It’s bad enough that city auditors found late last summer that far too many Minneapolis cops failed to use their body cameras or turned them on infrequently. The city didn’t spend more than $8 million on the devices and training for them not to be used.

After that damning analysis, in October former Mayor Betsy Hodges and the City Council directed the Police Department to monitor body camera use and give quarterly reports in 2018. Yet despite that order, the MPD is still not fully tracking whether all officers routinely activate body cameras. It failed to provide the data it was directed to collect.

Last week, a deputy chief told the council that such a frequent and comprehensive report would be too labor-intensive to create and that the department had not yet hired staff to do the monitoring. Deputy Chief Henry Halvorson said someone has to check several databases and watch video to decide whether officers follow department policy.

So instead of complying with the directive, Halvorson said the department would analyze just 2 percent of body camera usage for each quarterly audit, starting in the second quarter.

Just what is it about “get this done’’ that the MPD doesn’t understand?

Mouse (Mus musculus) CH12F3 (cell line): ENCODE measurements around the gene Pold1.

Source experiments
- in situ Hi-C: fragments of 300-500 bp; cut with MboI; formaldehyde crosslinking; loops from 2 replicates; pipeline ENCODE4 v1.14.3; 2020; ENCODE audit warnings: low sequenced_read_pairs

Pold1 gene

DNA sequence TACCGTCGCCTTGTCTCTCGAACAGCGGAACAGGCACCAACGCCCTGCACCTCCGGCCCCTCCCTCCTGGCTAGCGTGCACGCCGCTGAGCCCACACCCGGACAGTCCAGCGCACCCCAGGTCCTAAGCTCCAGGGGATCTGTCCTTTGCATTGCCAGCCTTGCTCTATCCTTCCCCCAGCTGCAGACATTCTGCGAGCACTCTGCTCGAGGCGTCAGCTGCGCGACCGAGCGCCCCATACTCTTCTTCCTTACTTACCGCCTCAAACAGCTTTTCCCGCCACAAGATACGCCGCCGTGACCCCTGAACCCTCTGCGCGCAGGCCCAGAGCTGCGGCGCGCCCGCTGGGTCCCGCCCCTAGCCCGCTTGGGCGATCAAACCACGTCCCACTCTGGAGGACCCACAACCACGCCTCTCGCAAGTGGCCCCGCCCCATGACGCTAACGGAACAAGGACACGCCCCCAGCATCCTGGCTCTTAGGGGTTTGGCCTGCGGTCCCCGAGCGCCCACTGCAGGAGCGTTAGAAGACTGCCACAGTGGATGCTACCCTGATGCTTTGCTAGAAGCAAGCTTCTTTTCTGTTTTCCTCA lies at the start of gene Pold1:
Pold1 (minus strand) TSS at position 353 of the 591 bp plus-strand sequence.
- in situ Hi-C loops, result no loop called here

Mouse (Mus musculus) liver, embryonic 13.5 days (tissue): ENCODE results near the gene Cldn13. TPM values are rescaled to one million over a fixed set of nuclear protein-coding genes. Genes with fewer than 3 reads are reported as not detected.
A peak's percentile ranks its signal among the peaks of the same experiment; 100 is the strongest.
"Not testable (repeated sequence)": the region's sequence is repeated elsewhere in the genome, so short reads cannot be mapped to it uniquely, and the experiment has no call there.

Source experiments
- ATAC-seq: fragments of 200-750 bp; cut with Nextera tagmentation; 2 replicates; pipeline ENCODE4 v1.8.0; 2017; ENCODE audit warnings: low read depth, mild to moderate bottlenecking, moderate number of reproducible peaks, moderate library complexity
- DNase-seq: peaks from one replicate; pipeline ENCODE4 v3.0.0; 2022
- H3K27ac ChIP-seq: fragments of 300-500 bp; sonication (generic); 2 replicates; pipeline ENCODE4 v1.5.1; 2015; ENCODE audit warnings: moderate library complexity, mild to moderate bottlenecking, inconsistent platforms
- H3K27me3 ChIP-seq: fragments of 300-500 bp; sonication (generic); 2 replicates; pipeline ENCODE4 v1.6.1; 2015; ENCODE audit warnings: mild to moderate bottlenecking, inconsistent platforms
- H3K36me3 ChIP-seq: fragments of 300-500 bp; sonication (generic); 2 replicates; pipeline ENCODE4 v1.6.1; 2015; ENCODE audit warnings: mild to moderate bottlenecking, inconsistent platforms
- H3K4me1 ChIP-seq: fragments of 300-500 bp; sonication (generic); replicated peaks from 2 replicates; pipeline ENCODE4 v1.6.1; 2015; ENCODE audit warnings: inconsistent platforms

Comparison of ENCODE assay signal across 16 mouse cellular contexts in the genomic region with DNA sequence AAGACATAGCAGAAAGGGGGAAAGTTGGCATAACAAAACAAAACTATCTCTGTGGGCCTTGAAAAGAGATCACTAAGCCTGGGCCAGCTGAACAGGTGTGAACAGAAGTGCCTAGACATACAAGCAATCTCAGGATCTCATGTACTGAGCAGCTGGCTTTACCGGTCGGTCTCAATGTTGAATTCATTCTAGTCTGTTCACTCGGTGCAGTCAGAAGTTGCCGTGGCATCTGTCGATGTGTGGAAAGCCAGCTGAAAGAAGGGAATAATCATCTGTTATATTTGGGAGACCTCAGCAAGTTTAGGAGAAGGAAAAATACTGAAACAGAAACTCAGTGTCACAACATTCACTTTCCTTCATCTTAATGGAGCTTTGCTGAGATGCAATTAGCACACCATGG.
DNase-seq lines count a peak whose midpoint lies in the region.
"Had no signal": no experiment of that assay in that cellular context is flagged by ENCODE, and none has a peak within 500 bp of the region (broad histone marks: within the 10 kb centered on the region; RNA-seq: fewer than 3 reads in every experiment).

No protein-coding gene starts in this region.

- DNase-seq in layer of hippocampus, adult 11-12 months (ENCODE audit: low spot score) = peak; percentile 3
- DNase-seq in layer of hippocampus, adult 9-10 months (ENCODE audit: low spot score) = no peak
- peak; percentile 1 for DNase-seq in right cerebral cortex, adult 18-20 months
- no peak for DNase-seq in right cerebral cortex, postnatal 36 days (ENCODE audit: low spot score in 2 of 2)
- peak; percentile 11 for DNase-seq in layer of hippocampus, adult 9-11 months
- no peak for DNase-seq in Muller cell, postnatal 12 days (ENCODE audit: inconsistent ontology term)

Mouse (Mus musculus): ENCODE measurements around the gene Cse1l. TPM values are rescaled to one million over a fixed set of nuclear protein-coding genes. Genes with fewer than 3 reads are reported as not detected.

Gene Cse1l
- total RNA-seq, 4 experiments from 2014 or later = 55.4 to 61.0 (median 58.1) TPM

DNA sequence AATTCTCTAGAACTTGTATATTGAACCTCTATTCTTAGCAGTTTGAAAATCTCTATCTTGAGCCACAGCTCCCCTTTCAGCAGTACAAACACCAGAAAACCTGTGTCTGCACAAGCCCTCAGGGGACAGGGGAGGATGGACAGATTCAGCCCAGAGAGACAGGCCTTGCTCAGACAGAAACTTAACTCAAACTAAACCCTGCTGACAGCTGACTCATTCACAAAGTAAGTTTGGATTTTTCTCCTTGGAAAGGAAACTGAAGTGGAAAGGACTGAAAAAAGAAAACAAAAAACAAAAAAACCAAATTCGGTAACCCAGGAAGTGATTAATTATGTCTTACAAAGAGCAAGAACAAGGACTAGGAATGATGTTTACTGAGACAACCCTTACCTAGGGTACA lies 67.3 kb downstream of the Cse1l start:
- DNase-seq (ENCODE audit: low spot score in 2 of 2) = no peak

As we’ve argued previously, police departments have clear chains of command. Officers should not be able to decide whether or when to comply with an order from their bosses — in this case the mayor, the City Council and their new leader, Chief Medaria Arradondo, who fully supported body camera compliance when he took the top job last summer.

In September, the internal city audit showed that even though the number of hours recorded rose after Arradondo announced a new policy, officers still too frequently failed to turn on the cameras. A majority of officers were recording fewer than 20 percent of their hours on the job, and SWAT teams were not required to use them. That’s why the council issued its directive in early October.

As Council Member Linea Palmisano pointed out, the MPD was not asked to review every minute of camera footage. Rather, it was asked how often the cameras were not being turned on when dispatch data indicated they should have been. That’s the kind of information that could have been gleaned by repeating the analysis done for the audit.

If the MPD saw barriers to fulfilling the order, department leaders should have said so sooner and let the mayor and council know what was needed to comply. Waiting until the deadline for the report makes it appear as if department leaders were just dragging their feet.

That shouldn’t be tolerated. Citizens want more accountability and transparency from their law enforcers — especially in cases of officer-involved shootings such as the one that killed Justine Ruszczyk Damond. Body cameras are not optional pieces of equipment. They are mandatory.

Arradondo told an editorial writer on Friday that the department is making progress and that his goal is to have more data for the council in the next couple of months. He also plans to post the data online for public review.

Rank-and-file officers need to know that MPD leadership expects them to follow orders. Anything less than full compliance on body cameras is unacceptable.